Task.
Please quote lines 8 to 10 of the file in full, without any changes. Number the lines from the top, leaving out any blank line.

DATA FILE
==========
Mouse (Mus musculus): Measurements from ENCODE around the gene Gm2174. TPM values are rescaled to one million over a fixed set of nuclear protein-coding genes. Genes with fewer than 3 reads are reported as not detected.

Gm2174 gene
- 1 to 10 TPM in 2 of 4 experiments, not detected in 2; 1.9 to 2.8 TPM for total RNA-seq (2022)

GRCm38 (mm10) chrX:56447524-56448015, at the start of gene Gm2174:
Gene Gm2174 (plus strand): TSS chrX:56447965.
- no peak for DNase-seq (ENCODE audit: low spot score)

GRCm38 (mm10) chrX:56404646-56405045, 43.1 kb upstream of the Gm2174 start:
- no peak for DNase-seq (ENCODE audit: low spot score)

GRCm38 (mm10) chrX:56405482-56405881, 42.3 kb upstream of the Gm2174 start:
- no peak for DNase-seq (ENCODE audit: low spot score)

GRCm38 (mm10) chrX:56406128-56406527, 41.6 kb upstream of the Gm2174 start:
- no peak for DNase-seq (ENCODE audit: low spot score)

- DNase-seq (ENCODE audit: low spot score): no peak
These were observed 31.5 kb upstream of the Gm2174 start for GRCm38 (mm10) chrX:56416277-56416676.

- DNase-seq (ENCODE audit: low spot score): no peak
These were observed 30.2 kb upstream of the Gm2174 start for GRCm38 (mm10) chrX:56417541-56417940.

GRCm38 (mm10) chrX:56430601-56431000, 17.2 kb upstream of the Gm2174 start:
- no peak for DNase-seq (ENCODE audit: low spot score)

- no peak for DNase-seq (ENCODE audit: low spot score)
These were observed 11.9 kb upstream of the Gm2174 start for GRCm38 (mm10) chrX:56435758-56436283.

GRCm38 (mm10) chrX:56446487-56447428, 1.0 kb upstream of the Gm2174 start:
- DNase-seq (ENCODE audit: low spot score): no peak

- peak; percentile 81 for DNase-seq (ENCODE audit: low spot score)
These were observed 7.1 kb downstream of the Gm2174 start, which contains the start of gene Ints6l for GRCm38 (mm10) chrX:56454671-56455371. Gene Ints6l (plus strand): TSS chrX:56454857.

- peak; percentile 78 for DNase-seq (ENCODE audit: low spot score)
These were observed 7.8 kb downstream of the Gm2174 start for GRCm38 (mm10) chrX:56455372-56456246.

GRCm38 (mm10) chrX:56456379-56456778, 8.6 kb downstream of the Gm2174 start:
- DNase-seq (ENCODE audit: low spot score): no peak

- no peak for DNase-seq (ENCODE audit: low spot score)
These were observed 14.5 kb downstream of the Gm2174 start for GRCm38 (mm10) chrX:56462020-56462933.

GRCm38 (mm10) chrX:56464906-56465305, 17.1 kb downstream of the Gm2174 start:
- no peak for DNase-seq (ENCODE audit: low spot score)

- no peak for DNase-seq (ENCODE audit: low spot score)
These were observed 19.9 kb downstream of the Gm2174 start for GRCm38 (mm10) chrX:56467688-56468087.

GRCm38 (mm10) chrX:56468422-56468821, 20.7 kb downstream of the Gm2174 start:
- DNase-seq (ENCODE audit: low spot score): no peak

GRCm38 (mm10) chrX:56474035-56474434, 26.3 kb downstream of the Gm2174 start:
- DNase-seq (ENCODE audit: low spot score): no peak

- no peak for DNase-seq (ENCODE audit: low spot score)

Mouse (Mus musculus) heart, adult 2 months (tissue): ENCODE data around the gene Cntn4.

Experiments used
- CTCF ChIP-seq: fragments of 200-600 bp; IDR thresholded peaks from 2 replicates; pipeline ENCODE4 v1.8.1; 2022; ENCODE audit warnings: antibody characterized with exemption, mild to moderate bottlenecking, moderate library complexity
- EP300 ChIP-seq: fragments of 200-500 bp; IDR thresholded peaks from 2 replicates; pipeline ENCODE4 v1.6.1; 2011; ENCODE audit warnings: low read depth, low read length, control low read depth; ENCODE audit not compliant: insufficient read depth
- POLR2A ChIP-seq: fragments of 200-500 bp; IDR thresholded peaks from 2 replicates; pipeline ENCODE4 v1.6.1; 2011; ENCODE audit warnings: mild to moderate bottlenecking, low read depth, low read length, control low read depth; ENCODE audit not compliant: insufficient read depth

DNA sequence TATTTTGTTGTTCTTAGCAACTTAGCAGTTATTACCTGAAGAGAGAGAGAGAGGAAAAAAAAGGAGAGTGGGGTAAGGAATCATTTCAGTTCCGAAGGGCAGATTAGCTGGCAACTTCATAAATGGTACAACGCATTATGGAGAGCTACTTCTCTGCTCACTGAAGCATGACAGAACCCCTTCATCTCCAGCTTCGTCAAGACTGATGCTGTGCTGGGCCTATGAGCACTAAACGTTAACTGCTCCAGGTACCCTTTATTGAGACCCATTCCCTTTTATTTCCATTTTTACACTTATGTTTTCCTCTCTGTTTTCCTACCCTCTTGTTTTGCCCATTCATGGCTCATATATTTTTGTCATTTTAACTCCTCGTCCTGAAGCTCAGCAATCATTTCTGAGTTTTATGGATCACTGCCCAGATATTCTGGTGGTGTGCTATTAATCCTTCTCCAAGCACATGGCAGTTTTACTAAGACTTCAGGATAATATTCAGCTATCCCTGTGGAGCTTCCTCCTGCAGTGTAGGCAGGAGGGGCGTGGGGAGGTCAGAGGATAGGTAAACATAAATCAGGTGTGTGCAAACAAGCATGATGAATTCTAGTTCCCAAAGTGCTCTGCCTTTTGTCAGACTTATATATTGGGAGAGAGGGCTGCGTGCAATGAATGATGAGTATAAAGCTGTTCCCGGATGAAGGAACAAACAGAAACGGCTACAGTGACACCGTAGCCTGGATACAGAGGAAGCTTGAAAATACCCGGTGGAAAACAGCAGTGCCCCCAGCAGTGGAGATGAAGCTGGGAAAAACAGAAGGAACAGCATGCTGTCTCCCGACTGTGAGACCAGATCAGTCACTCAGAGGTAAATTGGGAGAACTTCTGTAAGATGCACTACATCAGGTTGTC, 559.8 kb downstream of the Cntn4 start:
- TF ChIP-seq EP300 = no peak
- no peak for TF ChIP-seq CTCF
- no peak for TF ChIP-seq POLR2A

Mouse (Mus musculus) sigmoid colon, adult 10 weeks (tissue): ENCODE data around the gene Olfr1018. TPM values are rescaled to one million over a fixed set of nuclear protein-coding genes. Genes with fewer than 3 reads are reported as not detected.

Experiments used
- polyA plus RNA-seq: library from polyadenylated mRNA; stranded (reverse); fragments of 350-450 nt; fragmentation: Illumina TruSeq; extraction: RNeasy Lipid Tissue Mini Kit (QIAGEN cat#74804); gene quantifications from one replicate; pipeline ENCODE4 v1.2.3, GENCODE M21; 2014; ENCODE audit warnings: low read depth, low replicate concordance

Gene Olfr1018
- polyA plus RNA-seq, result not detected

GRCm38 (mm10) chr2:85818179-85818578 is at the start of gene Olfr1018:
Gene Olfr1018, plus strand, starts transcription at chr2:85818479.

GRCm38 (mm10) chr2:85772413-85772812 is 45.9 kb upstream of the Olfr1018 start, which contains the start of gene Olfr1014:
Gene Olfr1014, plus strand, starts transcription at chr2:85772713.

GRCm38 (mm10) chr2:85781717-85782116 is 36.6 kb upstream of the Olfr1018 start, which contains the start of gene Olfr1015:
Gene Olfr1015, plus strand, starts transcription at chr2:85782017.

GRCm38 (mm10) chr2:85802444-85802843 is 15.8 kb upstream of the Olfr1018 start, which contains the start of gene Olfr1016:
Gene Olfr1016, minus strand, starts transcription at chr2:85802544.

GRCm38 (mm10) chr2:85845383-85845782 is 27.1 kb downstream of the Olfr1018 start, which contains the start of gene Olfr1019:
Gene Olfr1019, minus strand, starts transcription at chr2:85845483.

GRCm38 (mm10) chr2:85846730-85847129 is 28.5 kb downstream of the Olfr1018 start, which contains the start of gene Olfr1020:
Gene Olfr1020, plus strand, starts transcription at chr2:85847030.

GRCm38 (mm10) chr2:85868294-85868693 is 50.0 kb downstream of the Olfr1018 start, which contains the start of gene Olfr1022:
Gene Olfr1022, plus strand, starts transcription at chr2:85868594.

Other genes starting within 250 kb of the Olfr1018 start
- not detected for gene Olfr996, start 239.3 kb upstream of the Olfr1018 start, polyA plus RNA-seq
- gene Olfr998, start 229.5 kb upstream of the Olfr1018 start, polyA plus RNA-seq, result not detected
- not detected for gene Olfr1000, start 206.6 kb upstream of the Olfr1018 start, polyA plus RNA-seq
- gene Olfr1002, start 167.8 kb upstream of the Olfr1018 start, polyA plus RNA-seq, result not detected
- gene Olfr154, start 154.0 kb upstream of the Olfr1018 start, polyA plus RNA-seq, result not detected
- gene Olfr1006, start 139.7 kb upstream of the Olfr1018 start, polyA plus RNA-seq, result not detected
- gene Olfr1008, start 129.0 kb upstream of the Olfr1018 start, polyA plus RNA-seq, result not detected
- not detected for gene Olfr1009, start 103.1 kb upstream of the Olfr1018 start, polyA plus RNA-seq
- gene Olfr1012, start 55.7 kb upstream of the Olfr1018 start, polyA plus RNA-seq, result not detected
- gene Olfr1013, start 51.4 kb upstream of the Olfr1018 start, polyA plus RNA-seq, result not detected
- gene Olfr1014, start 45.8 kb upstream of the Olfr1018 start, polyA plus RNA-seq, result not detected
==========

- no peak for DNase-seq (ENCODE audit: low spot score)

GRCm38 (mm10) chrX:56405482-56405881, 42.3 kb upstream of the Gm2174 start:
- no peak for DNase-seq (ENCODE audit: low spot score)